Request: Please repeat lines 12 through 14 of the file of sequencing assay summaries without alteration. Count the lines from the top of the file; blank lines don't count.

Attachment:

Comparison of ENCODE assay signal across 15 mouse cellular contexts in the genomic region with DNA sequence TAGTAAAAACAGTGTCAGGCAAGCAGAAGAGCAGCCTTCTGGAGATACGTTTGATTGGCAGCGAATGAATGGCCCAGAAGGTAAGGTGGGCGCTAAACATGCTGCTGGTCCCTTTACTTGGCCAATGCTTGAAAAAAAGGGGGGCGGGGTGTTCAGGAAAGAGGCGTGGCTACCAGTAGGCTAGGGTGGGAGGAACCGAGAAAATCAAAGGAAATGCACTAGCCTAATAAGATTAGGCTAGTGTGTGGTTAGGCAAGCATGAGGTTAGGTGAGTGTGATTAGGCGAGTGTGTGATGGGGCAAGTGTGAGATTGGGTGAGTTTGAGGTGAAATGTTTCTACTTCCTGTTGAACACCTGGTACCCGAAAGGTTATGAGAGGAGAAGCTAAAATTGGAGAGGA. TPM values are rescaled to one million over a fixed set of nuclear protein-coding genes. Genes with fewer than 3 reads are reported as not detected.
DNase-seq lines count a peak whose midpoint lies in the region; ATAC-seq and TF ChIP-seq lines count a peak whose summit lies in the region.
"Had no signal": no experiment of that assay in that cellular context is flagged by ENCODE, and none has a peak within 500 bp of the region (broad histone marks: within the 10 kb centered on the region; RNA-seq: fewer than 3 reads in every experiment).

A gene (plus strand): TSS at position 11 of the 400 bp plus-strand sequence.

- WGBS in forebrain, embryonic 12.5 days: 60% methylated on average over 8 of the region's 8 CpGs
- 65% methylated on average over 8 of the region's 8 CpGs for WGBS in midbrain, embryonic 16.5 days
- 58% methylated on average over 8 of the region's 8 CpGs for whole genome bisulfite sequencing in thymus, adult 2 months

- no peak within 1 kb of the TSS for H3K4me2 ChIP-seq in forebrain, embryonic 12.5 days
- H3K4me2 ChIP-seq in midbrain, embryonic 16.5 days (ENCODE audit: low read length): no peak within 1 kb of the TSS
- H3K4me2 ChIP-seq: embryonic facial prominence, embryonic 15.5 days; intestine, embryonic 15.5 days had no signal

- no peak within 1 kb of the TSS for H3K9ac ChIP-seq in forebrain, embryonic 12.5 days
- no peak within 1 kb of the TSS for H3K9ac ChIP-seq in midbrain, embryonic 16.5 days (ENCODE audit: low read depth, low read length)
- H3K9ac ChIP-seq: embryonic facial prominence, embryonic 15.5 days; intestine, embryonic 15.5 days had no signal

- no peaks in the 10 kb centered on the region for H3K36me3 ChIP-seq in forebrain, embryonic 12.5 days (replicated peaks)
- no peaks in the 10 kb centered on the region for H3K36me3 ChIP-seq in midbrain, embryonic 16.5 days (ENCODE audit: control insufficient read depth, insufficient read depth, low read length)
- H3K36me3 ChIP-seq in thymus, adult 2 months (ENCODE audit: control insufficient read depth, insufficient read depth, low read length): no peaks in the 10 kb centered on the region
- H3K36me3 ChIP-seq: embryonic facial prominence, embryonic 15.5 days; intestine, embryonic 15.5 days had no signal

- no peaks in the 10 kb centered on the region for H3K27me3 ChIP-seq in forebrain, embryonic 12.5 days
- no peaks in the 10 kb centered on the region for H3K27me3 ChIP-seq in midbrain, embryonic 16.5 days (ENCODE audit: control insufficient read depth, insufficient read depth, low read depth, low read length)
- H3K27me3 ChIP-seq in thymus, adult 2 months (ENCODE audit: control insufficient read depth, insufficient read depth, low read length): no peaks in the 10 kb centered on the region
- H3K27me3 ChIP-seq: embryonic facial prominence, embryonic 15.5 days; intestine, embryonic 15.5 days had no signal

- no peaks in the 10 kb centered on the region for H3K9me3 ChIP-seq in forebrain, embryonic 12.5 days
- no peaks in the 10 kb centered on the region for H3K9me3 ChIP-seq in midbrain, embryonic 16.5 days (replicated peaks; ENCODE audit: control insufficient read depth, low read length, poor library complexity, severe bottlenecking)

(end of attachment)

- no peak within 1 kb of the TSS for H3K9ac ChIP-seq in midbrain, embryonic 16.5 days (ENCODE audit: low read depth, low read length)
- H3K9ac ChIP-seq: embryonic facial prominence, embryonic 15.5 days; intestine, embryonic 15.5 days had no signal

- no peaks in the 10 kb centered on the region for H3K36me3 ChIP-seq in forebrain, embryonic 12.5 days (replicated peaks)